Mark Andrews, Brenda Chapman
Brenda Chapman, Mark Andrews, Steve Purcell, Irene Mecchi
Kelly Macdonald, Billy Connolly, Emma Thompson, Julie Walters, Robbie Coltrane, Kevin McKidd, Craig Ferguson
PG for some scary action and rude humor
Buy on DVD
Buy on Blu-ray
Walt Disney originated the animated motion picture princess story archetypes. His creations in films like Snow White and the Seven Dwarfs, Cinderella and Sleeping Beauty were definitive examples of how the genre should be delivered. When Pixar arrived on the scene in the late 1990’s, they took the animation arena to a new place, reinventing many of the basic precepts laid out by its forbears. Yet, until now, Pixar has never tackled a princess story. With Brave, Pixar proves it not only knows how to tell stories outside of its wheelhouse, but even knows how to embellish and improve the very medium that, for 70 years remained largely unchanged.
Brave tells the story of a young Scottish princess groomed from childhood by her doting mother (voiced by Emma Thompson), hoping to prepare her for marriage to one of the three other clans in their kingdom. Merida (Kelly Macdonald) takes more after her father (Billy Connolly), the booming, enthusiastic king of the land whose appreciation for food, drink, tales and fighting have rubbed off on her. A master archer and capable swordsman, Merida finds the constant feminising her mother has been doing with her is grating and unnecessary, for her destiny should be hers to control, not someone else’s.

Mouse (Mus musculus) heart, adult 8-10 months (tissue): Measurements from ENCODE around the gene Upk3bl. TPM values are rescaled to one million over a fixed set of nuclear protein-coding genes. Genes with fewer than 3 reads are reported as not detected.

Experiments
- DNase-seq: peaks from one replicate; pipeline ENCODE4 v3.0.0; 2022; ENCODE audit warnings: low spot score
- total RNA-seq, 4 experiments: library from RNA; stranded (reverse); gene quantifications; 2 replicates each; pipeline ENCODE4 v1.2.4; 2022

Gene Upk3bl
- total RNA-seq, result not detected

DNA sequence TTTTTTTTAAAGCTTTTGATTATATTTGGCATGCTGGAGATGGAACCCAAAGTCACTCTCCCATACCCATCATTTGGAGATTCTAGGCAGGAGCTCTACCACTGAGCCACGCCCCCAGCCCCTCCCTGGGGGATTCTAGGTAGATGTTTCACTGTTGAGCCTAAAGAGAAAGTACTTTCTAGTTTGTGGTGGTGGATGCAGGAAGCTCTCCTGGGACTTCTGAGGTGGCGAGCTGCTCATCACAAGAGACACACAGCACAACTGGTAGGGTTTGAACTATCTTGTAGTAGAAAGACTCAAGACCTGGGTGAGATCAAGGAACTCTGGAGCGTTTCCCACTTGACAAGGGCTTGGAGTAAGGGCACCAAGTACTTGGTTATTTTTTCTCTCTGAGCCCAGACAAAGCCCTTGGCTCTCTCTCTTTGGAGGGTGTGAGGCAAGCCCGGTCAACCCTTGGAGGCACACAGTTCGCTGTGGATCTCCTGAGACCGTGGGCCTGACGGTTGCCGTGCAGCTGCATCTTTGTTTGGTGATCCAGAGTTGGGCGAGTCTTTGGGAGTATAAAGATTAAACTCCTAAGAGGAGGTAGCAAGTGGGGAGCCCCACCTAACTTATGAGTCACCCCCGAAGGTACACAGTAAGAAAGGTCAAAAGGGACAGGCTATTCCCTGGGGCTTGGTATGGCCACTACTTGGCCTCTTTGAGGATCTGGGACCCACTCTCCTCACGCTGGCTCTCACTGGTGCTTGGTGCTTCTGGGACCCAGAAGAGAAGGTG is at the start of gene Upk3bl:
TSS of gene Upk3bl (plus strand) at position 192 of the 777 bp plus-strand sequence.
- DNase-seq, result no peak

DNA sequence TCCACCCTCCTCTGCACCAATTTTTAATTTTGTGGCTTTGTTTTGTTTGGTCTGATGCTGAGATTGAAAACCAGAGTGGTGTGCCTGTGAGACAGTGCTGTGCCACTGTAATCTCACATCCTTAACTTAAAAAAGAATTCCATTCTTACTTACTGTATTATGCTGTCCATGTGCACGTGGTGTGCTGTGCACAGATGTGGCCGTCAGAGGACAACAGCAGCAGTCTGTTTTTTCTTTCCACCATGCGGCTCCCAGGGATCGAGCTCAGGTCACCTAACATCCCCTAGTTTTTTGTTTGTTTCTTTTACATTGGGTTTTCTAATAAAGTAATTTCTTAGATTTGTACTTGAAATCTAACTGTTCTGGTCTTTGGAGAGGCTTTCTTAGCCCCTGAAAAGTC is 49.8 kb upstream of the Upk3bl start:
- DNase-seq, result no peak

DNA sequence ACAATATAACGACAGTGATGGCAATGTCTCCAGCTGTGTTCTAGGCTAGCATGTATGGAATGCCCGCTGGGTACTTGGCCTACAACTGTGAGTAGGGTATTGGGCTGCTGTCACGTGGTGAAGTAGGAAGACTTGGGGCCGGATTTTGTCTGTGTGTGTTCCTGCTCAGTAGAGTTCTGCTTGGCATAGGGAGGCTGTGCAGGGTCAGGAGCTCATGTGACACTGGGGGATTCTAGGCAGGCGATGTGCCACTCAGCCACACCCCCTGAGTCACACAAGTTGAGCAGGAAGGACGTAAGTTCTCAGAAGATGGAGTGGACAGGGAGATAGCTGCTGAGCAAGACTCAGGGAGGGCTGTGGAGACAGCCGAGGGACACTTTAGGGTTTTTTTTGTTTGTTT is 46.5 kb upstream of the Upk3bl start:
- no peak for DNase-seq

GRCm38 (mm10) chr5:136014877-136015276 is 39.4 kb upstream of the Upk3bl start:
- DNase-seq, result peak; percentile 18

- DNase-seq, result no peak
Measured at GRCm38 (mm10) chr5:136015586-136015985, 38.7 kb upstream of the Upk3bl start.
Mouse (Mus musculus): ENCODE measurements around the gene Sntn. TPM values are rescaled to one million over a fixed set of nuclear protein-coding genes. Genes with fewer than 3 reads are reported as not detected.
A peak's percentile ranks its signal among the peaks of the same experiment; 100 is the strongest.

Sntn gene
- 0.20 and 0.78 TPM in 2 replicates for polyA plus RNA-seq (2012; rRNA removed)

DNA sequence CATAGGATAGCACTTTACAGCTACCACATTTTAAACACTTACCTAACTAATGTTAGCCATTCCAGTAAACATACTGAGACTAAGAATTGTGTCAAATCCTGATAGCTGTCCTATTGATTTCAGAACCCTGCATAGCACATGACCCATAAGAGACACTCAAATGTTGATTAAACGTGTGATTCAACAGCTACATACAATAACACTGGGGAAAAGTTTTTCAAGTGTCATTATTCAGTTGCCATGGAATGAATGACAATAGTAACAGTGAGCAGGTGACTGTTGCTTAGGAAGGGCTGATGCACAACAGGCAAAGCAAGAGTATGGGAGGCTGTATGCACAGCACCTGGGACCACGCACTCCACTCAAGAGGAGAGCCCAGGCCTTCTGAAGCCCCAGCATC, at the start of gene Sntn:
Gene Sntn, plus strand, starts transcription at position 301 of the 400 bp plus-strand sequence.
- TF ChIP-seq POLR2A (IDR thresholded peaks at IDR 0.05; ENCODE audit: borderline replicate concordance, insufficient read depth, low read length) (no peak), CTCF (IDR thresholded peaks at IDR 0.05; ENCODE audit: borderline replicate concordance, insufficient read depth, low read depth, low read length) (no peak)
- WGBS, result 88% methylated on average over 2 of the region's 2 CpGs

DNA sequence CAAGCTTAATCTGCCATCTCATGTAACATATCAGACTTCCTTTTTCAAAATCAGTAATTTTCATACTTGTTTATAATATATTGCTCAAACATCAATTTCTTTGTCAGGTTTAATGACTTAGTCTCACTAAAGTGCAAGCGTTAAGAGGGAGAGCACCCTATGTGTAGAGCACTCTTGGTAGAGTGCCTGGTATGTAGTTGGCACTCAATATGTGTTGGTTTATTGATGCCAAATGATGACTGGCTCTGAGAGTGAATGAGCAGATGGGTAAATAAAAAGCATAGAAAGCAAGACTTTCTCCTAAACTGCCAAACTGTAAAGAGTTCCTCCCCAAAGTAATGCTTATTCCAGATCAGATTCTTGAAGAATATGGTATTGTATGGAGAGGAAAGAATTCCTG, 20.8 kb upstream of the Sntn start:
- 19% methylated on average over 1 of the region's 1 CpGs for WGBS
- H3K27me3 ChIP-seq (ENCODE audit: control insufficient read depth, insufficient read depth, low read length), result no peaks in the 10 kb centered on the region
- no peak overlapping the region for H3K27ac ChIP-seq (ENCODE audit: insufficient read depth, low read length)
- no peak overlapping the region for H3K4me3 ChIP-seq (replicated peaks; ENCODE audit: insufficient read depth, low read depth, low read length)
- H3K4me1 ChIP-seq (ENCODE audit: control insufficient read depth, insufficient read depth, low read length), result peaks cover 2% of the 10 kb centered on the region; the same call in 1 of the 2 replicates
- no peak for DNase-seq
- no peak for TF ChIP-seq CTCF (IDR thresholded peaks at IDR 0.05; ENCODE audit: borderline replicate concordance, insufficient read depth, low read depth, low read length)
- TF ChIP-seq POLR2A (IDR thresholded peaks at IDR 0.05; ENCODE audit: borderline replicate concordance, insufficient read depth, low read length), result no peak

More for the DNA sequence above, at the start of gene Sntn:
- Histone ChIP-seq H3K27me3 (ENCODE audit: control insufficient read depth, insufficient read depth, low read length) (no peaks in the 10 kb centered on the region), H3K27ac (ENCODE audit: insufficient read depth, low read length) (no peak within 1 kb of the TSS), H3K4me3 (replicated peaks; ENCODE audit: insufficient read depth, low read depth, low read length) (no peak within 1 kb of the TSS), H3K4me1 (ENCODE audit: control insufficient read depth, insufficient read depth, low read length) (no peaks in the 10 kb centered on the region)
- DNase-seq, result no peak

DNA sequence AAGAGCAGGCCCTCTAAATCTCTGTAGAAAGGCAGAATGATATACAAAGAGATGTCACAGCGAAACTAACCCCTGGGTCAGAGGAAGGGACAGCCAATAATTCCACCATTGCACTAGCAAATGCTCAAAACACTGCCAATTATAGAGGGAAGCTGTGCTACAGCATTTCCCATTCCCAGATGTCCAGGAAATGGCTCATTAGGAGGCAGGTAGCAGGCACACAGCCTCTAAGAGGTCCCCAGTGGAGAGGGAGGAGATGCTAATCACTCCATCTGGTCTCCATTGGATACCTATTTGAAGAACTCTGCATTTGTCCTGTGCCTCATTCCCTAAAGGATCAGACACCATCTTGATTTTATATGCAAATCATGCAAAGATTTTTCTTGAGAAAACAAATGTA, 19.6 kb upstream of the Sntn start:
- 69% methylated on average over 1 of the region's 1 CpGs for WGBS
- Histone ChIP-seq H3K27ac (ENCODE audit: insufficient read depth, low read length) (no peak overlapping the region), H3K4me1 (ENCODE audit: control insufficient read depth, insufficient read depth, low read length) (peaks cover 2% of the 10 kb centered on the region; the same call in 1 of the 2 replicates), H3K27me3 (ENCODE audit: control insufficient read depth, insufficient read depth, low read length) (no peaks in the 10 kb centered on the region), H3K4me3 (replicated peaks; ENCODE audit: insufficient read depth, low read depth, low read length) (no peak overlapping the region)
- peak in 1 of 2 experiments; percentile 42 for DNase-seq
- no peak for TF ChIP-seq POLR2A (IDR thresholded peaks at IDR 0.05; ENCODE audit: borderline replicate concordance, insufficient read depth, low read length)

In order to placate the frustrated clans, Merida’s mother Elinor has sent a summon to the leaders of the great clans to bring forth their first born child to compete in a tournament for the hand of young Merida. Based on a longstanding tradition, the kingdom’s laws are diametrically opposed to Merida’s wishes. She wants to marry the man she loves, not be forced into it. Merida hatches a scheme to defy her mother and compete for her own hand. Displaying archery prowess unlike any have seen, her willful defiance angers her mother than a heated fight leaves a lovingly-crafted tapestry in ruins and the mother-daughter dynamic on the verge of collapse. Merida seeks out a witch in the woods who gives her a small cake to provide to her mother to change her attitude and help amend Merida’s fate. As you would expect, the results of the terrible tart drive the story as Merida and Elinor attempt to locate the witch so they can reverse the spell before it becomes permanent, removing the curse placed on Elinor.
In grand Pixar style, the film tells a complex plot made simple for young viewers while enticing older audiences with rich details and satisfying humor. Brave takes the princess genre and upends many of its long-held traditions. Merida doesn’t need a man to save her, her own conviction and inner strength guide her towards a solution. Everything that must be done to break the spell rests within Merida’s hand. She made the rash decision and she must fix it. Likewise, there is no pretty bow tacked on at the end wherein our heroine is wedded to a handsome prince so they can live happily ever after. Happiness will reign, but wedlock isn’t required. This forward-thinking approach defines how Pixar has created countless classic films.